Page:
Former Democratic political operative hoping to make majors as knuckleball pitcher

06/30/2017 05:00 PM

FRANKFORT — Terrell Renfro has held jobs in various Democratic political campaigns and offices dating back to 2003, when he first volunteered for Ben Chandler’s gubernatorial campaign.

But employment opportunities have dried up as Republicans climbed to power in Frankfort, so the 32-year-old — who has worked in offices of the lieutenant governor, secretary of state, state auditor and state treasurer — is taking his extra spare time to pursue a dream he’s had since he last pitched competitively for Woodford County High School in 2001: making a Major League Baseball roster.

And he’s doing it with a pitch that many have tried to throw but few have mastered — the knuckleball.

It’s one of the trickiest pitches in baseball and has befuddled hitters and hurlers alike for decades.

“This is a lifelong goal of mine, and when I was a teenager, I said I want to be a knuckleball pitcher, and that’s just what I’m trying to do,” Renfro said in a recent interview. “And it could be a reality.”

Renfro has been working with Frankfort pitching coach Mark Wright for seven and a half months.

Wright was skeptical after first working Renfro out and seeing his mechanics.

“He said, ‘I want to try to make the major league. I want to try to be a professional baseball player,’ and what I saw was, after the first maybe half hour work, I knew we had a mountain to climb,” Wright said of his first workout with Renfro. “And I really didn’t expect to climb that mountain, to be honest.”

Renfro says he “needed some fine-tuning” when asked to assess his first pitching session with Wright.

“It had been a while since I’d been pitching, and I certainly needed some assistance,” he said.

But Wright and Renfro have seen significant progress since they started working together.

Renfro has taken to his coach’s instruction, changing his mechanics to a three-quarters delivery that Wright says will protect him from shoulder and elbow injuries. His fastball’s velocity has increased by about 25 miles per hour since they began and now hits the upper 80s.

Renfro has worked out for the St. Louis Cardinals in Frankfort, but pitching in front of Hall of Fame knuckleballer Phil Niekro of the Atlanta Braves May 30 was a personal dream come true.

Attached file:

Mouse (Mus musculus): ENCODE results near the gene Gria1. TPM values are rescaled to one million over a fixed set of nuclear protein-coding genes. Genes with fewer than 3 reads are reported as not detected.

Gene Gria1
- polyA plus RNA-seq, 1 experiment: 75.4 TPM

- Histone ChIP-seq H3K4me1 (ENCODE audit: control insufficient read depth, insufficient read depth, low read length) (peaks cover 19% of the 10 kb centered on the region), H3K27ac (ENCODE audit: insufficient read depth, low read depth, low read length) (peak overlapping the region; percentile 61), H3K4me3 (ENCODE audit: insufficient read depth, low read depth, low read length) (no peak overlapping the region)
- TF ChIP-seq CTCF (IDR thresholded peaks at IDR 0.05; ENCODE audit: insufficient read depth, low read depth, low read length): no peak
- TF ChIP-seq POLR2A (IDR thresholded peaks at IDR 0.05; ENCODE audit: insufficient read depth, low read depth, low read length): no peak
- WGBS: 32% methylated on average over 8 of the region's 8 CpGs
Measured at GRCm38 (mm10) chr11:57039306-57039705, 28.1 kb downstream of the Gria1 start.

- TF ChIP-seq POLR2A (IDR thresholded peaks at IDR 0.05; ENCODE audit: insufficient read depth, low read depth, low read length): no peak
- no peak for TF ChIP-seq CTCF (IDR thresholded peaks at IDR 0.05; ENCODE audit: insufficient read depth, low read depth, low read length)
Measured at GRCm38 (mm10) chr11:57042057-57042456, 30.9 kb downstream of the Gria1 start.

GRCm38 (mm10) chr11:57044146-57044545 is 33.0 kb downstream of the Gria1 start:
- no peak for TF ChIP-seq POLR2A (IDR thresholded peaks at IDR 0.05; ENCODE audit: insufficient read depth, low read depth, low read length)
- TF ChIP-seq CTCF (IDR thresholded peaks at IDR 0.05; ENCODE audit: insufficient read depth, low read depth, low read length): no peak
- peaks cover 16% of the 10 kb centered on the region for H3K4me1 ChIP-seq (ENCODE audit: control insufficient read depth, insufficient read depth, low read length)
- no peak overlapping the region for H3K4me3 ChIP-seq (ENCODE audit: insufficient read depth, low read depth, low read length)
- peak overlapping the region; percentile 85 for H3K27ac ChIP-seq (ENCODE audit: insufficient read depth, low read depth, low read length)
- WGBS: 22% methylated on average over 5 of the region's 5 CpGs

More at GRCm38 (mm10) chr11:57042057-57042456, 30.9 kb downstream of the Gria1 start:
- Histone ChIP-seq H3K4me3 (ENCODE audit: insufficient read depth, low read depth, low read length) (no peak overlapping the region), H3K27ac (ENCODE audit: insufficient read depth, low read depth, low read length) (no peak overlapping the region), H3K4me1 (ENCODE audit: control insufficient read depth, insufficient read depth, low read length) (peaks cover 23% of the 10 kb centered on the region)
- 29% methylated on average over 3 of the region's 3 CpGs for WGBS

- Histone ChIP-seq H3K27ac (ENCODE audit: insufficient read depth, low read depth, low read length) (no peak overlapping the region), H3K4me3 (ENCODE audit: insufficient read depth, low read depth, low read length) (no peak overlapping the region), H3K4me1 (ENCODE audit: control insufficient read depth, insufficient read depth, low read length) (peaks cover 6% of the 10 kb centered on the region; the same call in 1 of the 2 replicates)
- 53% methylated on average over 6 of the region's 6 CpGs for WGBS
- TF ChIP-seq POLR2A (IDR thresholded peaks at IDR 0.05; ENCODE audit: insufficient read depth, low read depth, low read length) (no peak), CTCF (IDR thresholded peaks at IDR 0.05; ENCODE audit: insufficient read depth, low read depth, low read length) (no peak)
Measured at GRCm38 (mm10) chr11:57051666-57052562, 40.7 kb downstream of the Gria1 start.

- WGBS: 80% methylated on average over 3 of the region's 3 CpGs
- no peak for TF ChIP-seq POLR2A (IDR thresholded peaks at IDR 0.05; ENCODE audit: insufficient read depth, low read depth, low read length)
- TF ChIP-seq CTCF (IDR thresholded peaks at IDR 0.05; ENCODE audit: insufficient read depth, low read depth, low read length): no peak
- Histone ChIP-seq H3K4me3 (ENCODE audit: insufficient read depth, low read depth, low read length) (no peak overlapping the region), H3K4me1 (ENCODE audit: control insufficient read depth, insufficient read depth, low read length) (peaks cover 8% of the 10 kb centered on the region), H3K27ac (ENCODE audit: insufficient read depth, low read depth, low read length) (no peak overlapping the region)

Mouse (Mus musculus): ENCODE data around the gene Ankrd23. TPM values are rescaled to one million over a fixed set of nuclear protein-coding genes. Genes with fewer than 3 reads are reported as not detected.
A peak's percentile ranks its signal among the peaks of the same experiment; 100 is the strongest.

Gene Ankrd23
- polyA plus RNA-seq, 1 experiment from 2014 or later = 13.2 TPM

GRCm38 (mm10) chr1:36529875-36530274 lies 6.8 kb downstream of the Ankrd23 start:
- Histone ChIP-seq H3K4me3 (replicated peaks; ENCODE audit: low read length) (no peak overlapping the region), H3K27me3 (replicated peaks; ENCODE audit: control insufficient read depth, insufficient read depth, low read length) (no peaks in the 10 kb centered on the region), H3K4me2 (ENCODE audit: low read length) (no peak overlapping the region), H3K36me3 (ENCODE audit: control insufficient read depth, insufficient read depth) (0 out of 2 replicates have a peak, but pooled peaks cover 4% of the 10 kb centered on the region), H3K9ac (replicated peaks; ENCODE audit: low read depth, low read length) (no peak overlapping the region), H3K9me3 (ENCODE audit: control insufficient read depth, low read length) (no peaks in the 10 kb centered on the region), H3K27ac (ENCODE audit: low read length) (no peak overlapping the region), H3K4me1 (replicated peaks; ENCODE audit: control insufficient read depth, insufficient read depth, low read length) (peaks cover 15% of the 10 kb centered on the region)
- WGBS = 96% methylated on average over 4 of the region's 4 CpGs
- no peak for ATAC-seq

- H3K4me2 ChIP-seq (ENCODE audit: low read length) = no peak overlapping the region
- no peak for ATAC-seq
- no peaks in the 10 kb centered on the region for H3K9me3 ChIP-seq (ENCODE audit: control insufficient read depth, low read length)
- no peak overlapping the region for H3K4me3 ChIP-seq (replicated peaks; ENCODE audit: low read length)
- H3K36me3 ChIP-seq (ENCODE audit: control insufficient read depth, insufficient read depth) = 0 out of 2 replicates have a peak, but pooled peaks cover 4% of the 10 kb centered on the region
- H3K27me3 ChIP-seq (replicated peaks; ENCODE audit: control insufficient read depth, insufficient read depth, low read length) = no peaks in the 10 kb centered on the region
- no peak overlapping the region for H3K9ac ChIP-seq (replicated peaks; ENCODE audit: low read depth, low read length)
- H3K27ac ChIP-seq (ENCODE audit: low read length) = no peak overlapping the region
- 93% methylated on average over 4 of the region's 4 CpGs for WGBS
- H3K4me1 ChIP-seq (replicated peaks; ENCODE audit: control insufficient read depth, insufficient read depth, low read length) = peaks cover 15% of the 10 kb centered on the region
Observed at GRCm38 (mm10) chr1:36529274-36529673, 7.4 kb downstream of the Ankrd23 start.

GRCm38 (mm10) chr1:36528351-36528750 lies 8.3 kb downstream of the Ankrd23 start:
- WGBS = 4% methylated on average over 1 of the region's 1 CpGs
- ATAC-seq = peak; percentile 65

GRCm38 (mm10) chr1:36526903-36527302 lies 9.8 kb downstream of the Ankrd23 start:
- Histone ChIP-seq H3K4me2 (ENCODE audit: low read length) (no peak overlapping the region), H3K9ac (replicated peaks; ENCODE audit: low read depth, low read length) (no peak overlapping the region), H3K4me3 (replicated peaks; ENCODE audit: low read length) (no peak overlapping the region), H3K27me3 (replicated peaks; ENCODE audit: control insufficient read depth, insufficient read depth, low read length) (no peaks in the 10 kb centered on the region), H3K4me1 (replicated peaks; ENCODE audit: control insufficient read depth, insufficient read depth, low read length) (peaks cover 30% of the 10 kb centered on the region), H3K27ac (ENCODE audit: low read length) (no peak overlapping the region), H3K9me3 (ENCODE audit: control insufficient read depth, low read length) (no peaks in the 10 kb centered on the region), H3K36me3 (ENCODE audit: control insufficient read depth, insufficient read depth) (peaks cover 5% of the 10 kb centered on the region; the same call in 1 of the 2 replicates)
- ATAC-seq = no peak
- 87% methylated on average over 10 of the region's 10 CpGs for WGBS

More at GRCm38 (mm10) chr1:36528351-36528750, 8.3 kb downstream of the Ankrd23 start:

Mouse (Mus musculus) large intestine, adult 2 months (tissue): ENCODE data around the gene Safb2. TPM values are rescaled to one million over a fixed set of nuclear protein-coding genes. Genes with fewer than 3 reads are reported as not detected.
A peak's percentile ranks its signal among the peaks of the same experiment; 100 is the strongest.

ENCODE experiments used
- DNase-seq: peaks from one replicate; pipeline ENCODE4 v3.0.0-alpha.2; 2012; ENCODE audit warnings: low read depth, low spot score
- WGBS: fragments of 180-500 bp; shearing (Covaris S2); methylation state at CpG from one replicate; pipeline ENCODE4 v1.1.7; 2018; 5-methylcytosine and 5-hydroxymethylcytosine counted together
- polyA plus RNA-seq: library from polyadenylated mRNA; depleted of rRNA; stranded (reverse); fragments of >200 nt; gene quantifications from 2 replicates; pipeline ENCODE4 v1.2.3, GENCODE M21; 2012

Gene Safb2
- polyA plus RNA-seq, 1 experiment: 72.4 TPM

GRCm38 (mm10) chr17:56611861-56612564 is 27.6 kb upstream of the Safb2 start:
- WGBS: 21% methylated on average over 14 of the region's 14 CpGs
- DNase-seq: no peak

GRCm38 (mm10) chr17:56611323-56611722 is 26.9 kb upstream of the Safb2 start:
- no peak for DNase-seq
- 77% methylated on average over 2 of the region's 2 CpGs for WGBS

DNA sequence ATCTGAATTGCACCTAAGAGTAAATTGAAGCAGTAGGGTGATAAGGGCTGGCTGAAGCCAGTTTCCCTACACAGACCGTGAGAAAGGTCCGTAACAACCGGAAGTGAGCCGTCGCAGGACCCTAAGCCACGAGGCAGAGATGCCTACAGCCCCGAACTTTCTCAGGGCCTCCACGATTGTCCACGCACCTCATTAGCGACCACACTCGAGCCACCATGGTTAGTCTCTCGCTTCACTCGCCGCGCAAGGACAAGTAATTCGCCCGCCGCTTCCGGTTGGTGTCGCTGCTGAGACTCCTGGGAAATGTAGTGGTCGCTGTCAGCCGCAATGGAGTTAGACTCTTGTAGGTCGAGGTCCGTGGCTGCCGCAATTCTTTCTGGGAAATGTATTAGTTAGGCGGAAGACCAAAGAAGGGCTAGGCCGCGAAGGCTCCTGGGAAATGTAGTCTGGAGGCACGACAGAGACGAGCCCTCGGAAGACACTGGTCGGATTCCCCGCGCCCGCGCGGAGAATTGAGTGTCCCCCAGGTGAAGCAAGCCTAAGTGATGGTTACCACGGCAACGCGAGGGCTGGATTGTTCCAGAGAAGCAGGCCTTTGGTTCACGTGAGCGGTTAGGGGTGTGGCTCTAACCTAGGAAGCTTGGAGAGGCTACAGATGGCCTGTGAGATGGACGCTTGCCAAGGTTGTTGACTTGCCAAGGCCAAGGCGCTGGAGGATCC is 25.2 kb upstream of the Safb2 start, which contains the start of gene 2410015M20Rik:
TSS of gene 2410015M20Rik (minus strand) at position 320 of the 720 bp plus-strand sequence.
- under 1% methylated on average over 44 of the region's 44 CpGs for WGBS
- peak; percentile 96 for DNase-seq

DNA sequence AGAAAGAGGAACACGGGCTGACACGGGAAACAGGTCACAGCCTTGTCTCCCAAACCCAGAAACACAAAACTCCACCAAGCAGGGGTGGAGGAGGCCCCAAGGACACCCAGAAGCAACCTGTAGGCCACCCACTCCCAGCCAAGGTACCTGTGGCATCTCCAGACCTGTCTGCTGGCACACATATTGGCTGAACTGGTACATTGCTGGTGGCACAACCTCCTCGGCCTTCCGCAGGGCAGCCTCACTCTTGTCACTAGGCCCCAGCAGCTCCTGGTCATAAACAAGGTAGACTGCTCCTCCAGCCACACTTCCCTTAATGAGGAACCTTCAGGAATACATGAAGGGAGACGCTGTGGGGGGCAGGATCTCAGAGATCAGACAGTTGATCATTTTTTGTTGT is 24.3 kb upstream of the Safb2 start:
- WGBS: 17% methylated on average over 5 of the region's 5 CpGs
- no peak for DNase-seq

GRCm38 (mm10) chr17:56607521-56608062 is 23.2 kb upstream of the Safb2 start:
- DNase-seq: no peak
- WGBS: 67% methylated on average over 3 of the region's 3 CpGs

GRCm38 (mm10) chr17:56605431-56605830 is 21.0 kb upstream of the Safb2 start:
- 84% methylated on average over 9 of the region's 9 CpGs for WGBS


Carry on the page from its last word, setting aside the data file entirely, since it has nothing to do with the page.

He had written to Niekro in high school asking his advice on throwing the knuckleball and got a letter back, and Renfro and Wright were encouraged to hear Niekro’s feedback after they wrapped up the Atlanta workout. They’ve kept in touch with the Hall of Famer via text messages and phone calls since.

Niekro’s emphasized to Renfro the need to keep his knuckleball from rotating so that it maintains its trademark dead-ball look and unpredictable flight path.

“Phil Niekro said to me, ‘It’s OK. It will spin. You can’t always have a perfect pitch.’ I want to have it more consistent, always dead, and it’s getting there,” Renfro said. “It’s really getting there, and it’s just a lot of work.

“I mean, the pitch is frustrating. Everybody says it’s frustrating, but it’s going to get there. As soon as you throw it, the more you throw it and you just get that grip down, and it’s just a thing of beauty when it’s working.”

Renfro’s been told to develop some consistency with the knuckleball, but once he does, his coach says the sky is the limit.

“I actually believe he’s going to be throwing in the majors in the next year to two years maximum,” Wright said. “It may be sooner.”

Renfro says he isn’t worried about his age getting in the way of an MLB deal.

He said Niekro, who retired at age 48, told him as long as he can throw a knuckleball, he can pitch until he’s 50.


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